Posted: December 17, 2014 by Kristilyn Waite in Art
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How would you illustrate Howl? Allen Ginsberg’s legendary 1956 poetic ode to humanity, seminal in content and controversy, is written so excitably, teeming with vivid imagery, so simultaneously horrific and beautiful… where would you begin? Ginsberg enlisted Eric Drooker, a New York City street artist whose work he had been collecting for over a decade. Kindred in proletariat spirit, and experience, the two would collaborate on various projects. For Illuminated Poems, Drooker illustrated a collection of Ginsberg’s writings, including Howl. Howl: A Graphic Novel, published in 2010 by Harper Perennial, features another take on that endeavor, Drooker’s animation art created for the 2010 motion picture.

Many would associate the Beats with grainy black and white photos, like those that grace the covers of their books and the pages of countless biographies they have inspired. To many, Drooker’s urban, expressive drawings and paintings, then, may come as a bit of a shock. But quickly, very quickly, his poetic renderings of tenement buildings, heavenly bodies, and spirits aglow in the night, align with Howl’s ethos – a celebration of the holiness of all things – sex, drugs, and bebop, of course, but also skyscrapers, pavements, and cafeterias. It is well known that Howl was Ginsberg’s denunciation of the conformity, corporatization, and regimentation that threatened post WWII America. Written for his friend, Carl Solomon, a fellow mental patient and artist, unable to tolerate the de-humanizing effects of civilization and the military industrial complex, the poem is bleak, of course, but also defiant and funny – like Solomon himself.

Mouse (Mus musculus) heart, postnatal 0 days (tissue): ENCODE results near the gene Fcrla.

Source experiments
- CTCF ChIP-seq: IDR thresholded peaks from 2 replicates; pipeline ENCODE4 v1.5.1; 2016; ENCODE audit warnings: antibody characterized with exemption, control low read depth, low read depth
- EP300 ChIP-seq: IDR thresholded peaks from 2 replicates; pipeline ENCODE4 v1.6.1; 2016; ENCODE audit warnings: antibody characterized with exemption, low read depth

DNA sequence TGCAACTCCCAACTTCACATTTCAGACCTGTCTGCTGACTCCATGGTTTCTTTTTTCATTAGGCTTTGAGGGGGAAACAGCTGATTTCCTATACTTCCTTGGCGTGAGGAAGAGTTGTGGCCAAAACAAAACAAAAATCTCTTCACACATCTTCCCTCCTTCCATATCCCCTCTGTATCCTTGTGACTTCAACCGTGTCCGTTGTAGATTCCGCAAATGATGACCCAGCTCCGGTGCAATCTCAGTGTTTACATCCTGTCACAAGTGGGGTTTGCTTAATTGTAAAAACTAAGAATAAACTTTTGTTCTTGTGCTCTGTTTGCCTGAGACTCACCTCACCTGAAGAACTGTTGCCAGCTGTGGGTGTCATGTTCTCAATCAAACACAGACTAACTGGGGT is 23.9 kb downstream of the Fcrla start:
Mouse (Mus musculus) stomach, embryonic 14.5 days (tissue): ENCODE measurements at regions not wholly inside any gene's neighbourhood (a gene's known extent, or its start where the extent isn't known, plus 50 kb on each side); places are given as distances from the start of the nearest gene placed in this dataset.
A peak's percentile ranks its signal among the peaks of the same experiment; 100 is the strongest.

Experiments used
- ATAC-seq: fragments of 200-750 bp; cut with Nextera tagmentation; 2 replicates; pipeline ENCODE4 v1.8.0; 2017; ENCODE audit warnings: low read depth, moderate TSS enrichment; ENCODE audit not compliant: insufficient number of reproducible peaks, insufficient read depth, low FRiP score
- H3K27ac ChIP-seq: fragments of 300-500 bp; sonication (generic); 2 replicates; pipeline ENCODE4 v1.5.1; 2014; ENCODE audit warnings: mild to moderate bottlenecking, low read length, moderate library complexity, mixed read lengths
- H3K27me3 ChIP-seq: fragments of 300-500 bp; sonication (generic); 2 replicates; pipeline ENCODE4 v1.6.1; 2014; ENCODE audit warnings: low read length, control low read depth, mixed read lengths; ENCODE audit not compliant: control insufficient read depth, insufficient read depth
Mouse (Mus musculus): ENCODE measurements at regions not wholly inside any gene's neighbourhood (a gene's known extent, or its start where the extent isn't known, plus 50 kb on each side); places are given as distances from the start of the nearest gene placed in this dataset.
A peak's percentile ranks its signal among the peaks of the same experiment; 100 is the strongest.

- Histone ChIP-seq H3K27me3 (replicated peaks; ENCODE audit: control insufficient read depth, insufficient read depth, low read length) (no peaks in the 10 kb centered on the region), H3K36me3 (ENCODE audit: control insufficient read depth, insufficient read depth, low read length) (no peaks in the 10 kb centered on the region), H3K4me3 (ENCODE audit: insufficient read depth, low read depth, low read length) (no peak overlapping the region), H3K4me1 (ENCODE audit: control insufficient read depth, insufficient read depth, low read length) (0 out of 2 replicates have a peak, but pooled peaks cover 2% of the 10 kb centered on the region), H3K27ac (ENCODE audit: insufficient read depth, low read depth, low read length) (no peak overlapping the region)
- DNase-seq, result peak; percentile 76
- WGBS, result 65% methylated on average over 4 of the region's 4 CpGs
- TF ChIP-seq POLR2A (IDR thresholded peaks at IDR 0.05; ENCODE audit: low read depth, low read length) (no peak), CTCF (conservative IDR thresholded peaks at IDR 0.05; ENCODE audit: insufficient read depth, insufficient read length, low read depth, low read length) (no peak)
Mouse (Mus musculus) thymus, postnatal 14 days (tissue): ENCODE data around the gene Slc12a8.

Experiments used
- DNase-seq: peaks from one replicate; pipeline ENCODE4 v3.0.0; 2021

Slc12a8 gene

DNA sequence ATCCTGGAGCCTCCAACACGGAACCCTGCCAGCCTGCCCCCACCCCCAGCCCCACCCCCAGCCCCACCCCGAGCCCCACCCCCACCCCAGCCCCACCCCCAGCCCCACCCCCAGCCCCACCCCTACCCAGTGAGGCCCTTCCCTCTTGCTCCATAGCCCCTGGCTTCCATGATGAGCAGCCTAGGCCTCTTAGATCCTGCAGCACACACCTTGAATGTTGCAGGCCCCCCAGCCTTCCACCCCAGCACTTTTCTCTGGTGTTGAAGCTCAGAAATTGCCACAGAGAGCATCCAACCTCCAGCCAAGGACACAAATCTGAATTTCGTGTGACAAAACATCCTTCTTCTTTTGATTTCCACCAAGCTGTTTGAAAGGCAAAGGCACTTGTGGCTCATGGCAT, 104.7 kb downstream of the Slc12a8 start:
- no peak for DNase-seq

Drooker grew up in Manhattan, a Manhattan where poor and marginalized residents still made homes in dilapidated and unsafe neighborhoods. He bore witness to the same kinds of social and class struggles that young Ginsberg had. His Moloch, “the loveless … incomprehensible prison” described in Howl, is an ominous canine skyscraper bull monster with smokestack horns. Life-inspired characters, some of them almost alien, so gaunt and dressed in tatters, others, beatific junkies and lovers, populate the shadows and dark corners of Drooker’s Howl evoking the sounds of jazz and trains and shipyards, as Beat readers have come to expect.

This mutual adoration between Ginsberg and Drooker is reflective of a bigger picture, one that makes Howl work, and so successfully.  This spirituality realized via corporeality.  Some romantic thing that has aligned poets and hobos and those who choose the fringe.

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